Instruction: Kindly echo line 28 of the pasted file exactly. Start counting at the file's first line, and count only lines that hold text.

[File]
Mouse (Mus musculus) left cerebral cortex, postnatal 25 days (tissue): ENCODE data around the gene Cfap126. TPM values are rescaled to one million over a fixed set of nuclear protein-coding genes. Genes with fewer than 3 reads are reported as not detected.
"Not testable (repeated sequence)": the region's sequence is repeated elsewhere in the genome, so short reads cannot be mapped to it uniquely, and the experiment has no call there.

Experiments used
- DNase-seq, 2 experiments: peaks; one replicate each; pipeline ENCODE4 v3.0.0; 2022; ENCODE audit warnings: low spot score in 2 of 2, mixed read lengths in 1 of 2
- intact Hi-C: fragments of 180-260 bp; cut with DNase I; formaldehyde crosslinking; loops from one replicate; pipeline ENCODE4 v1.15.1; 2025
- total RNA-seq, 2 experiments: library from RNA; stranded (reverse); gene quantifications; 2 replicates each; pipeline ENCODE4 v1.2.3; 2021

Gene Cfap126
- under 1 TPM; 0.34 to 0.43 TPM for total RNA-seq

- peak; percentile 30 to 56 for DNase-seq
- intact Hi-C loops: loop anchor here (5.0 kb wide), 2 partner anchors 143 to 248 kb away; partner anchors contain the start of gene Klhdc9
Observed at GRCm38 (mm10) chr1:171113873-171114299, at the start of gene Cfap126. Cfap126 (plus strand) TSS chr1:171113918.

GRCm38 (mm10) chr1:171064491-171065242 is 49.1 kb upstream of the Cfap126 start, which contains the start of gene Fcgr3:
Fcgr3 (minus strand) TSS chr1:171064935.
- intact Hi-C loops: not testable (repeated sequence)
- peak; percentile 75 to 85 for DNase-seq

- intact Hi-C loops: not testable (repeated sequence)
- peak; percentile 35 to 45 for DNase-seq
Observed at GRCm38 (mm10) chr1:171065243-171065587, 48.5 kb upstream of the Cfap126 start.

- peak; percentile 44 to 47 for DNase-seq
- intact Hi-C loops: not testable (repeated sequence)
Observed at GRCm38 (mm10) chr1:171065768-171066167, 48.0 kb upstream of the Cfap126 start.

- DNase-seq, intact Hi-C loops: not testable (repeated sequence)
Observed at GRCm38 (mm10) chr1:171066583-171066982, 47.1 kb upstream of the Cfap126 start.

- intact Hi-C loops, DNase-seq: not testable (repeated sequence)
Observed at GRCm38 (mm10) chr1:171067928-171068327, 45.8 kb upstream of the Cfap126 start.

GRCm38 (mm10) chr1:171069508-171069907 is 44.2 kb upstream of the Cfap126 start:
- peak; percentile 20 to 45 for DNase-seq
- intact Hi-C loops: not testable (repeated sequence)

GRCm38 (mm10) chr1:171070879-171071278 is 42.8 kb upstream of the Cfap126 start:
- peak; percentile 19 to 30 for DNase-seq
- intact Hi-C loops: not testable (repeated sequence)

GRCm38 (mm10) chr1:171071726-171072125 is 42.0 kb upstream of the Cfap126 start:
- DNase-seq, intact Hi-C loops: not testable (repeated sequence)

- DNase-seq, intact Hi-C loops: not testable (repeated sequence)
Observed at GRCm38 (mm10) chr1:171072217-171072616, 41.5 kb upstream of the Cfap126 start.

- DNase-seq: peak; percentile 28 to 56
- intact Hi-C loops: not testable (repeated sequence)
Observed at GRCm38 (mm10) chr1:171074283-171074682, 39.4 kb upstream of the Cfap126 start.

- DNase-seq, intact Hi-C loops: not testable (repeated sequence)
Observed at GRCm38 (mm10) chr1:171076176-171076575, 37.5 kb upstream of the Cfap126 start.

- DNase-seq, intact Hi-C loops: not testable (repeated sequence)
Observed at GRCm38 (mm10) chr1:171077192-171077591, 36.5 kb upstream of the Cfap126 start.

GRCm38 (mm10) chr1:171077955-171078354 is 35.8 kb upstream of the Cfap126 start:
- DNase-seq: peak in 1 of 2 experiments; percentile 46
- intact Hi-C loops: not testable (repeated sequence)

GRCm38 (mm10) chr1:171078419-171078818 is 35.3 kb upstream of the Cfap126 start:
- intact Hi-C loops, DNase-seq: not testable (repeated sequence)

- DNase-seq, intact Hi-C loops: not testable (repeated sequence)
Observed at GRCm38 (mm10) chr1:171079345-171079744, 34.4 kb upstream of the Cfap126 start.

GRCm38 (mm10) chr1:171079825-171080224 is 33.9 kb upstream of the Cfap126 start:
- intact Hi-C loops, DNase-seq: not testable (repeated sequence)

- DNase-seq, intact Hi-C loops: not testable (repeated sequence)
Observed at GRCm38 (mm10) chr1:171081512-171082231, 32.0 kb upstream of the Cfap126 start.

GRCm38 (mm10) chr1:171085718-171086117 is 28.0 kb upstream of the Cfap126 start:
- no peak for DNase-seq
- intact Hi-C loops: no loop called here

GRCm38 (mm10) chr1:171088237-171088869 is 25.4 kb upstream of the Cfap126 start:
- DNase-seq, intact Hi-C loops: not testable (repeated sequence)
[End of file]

- intact Hi-C loops: not testable (repeated sequence)